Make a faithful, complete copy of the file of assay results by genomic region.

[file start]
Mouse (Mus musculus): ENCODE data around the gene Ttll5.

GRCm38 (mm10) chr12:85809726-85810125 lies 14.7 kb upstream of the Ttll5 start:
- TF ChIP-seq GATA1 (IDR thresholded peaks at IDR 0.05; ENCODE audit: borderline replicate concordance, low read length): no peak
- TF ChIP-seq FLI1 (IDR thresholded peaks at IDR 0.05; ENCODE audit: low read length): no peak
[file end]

Mouse (Mus musculus): ENCODE data around the gene Ttll5.

GRCm38 (mm10) chr12:85809726-85810125 lies 14.7 kb upstream of the Ttll5 start:
- TF ChIP-seq GATA1 (IDR thresholded peaks at IDR 0.05; ENCODE audit: borderline replicate concordance, low read length): no peak
- TF ChIP-seq FLI1 (IDR thresholded peaks at IDR 0.05; ENCODE audit: low read length): no peak